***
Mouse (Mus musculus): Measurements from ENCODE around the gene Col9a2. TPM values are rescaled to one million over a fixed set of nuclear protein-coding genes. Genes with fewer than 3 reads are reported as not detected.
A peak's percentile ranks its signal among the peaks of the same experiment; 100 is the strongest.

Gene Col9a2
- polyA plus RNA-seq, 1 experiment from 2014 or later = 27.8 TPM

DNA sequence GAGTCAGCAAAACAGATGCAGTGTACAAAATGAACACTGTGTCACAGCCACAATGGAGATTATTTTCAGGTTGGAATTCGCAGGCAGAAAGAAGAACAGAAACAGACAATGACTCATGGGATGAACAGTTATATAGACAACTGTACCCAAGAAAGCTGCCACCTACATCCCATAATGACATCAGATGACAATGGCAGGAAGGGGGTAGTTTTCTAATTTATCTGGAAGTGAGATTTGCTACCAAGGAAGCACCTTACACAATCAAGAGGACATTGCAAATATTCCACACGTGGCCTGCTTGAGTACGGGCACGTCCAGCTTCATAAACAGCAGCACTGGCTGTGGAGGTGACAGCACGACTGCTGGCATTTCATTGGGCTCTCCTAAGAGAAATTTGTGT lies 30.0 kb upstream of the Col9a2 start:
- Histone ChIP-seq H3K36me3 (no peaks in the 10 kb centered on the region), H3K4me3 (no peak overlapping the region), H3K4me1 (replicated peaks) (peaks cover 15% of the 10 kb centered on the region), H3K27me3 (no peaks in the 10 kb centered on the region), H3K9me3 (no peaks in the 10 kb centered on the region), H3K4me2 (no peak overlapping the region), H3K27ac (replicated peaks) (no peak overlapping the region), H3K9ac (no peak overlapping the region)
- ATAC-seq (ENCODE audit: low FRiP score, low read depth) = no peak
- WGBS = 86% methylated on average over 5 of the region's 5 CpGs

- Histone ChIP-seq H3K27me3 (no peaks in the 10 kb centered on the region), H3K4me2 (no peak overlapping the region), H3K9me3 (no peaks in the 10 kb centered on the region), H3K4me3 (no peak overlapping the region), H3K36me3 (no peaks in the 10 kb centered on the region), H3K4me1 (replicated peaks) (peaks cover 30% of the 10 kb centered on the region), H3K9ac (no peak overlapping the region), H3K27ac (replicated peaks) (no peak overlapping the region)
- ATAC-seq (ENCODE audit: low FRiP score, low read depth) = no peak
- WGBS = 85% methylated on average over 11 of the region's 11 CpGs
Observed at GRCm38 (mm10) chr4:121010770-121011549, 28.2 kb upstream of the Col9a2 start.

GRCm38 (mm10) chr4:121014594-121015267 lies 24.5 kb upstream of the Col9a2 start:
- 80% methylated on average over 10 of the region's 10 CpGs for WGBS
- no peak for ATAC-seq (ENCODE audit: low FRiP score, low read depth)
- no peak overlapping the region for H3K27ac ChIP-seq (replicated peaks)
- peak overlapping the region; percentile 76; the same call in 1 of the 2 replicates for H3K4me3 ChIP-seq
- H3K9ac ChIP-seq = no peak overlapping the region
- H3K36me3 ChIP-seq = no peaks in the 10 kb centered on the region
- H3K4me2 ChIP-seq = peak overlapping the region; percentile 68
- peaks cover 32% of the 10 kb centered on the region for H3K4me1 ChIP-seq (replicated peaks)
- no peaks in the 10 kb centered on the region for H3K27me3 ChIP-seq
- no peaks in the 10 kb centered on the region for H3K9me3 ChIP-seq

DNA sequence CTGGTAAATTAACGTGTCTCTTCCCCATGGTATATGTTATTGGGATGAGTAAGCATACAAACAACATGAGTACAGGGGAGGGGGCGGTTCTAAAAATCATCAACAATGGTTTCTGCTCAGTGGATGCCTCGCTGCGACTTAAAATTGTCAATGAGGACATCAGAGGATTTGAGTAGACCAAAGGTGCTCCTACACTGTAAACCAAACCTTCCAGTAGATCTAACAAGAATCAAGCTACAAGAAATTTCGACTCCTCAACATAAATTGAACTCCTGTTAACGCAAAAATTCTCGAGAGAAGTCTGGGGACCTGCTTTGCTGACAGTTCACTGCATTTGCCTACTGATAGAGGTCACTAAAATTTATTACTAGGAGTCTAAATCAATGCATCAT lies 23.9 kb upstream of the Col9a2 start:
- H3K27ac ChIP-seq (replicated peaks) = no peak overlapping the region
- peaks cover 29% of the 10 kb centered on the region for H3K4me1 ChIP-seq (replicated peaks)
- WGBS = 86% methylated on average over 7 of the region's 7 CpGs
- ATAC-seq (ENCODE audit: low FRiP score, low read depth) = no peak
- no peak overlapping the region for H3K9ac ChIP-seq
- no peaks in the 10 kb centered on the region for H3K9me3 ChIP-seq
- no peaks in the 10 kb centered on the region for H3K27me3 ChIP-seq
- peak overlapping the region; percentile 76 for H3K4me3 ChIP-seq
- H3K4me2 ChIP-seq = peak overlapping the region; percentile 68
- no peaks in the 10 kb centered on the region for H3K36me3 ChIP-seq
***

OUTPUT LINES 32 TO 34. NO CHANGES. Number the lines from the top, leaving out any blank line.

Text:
- peak overlapping the region; percentile 76 for H3K4me3 ChIP-seq
- H3K4me2 ChIP-seq = peak overlapping the region; percentile 68
- no peaks in the 10 kb centered on the region for H3K36me3 ChIP-seq